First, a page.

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Children who grow up after suffering abuse in the home and battered women who have freed themselves from the men who beat them go out into the world with their souls forever scarred. If the battered children do not receive treatment from psychologists and social workers, there is a chance they will themselves become abusive parents; without such treatment, girls who were abused may become battered women. The results of sexual abuse are ominous from a psychological and social point of view.

Abuse is a bad thing, and just as there is no such thing as "evil in the good sense of the word," it is difficult to imagine a context in which abuse can be perceived as something positive - unless of course it pertains to the Israel Defense Forces. The army not only has its own slang, but its own Orwellian doublespeak, in which defense is attack and systematic abuse for decades is "fortifying," turning a young soldier into a man, bringing the unit together, fostering the brotherhood of combat soldiers - which is also founded on a conspiracy of silence.

This special language comes to the fore especially whenever a case of abuse is uncovered in the IDF. It came out very prominently last month when the case broke regarding the abuse of young soldiers in the unit of Brigade 188, known as Wolf Company to its troops. The recruits there are wild about the army and wanted specifically to serve in the most combat-oriented unit in the Armored Corps. The abuse is a decades-old tradition, but it was company commander Tal Arazi, who had taken up his post only a few months before the incident, who had to pay the price.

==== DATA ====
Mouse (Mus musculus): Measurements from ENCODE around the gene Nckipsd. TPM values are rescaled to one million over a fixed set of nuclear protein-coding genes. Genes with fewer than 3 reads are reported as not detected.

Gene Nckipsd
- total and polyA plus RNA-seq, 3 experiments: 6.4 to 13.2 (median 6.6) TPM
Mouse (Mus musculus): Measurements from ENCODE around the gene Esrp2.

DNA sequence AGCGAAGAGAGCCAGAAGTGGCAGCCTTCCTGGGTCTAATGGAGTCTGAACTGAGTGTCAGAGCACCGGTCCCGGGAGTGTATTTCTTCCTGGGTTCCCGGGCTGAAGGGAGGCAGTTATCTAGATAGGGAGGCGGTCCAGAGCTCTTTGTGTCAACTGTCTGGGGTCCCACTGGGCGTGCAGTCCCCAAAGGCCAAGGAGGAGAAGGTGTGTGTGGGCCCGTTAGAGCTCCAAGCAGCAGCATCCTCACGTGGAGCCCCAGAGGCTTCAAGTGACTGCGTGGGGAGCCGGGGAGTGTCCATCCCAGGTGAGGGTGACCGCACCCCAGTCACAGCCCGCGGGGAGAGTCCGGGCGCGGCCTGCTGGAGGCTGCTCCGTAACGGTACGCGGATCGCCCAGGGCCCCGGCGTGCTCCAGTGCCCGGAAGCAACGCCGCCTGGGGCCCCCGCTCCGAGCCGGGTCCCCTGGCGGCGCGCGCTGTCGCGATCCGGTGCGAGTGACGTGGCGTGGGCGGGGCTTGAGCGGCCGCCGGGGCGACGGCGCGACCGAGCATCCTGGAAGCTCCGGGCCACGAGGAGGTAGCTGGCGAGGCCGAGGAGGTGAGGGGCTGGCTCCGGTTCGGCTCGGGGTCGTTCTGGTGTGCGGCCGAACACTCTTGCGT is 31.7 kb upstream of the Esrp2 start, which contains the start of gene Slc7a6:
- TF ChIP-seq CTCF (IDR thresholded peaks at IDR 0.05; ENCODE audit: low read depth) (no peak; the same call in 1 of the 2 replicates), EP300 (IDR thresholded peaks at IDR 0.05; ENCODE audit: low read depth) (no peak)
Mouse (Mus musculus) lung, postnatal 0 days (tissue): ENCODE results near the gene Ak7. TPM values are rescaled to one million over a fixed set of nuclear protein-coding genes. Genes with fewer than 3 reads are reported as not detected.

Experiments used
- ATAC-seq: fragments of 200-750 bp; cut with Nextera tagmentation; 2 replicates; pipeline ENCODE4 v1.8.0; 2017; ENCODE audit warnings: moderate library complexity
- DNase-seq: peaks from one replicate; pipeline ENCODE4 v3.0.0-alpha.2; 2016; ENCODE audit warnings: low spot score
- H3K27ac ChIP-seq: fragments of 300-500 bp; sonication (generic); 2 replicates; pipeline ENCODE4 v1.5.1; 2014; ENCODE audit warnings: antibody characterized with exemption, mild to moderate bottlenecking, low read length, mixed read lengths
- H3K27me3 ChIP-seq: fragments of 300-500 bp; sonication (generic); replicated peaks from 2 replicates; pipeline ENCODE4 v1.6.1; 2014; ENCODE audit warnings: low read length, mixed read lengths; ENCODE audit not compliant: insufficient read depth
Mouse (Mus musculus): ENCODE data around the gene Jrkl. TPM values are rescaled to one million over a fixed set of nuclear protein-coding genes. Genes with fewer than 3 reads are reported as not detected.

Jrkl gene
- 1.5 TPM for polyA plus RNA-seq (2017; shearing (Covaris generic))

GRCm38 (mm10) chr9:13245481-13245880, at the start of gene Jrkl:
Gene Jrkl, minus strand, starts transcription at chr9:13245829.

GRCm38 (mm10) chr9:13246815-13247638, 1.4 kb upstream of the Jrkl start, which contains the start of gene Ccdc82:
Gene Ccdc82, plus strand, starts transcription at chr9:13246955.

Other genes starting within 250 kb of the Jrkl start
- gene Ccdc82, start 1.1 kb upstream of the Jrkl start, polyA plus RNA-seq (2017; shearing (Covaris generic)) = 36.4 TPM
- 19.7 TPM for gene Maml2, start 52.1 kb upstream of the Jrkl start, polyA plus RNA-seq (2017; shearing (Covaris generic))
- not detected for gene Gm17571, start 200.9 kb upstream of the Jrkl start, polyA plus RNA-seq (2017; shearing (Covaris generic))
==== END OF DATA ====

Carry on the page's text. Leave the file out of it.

The fact is, we have a decades-old tradition of abuse that not one of the hundreds or thousands of soldiers who have served in this unit gave up even one detail about to the general public.

Like in bad families, the phenomenon of abuse in the army is "passed down," as Brig. Gen. Avishay Katz wrote in these pages on August 28. In this case, too, the victim identifies with the aggressor and he himself becomes like him, passing on the torch of abuse to younger soldiers. Sometimes, as with battered women and children who are sexually abused, the abuse is perceived by the victims as a sign of love.

The IDF did investigate the case, took certain steps and announced the "turning over of a new leaf" and lessons learned for the future. The future is important, but a new leaf cannot be turned over on those who are like the wounded and abandoned in the field - especially not those young soldiers who came to Wolf Company after company commander Arazi, and have not been there the required six months to be able to pass on the heritage of abuse to those younger than them.

What does a 19-year-old who comes to the unit hoping to become one of those "wild animals" - as the poster he hung in his room and his T-shirts say - feel after four months during which he was beaten, humiliated on a daily basis and left in the field as if he were prey?

It is easy to understand the feelings of the parents of a soldier, who, like his friends, was made to lie on the ground while a veteran combat soldier passed by firing staples from a staple gun into their stomachs. They, who had educated their son to serve the homeland, feel now that they have failed in the primary task of protecting their child, and they are helpless. But in the eyes of the state, these soldiers are no longer children.

And now the army, which has taken responsibility for the lives of these grown-ups from their parents, must now take pity on them and on their parents, and give the injured individual care through the system, instead of leaving them alone to crawl on all fours through the burning sand to the nearest private psychiatrist.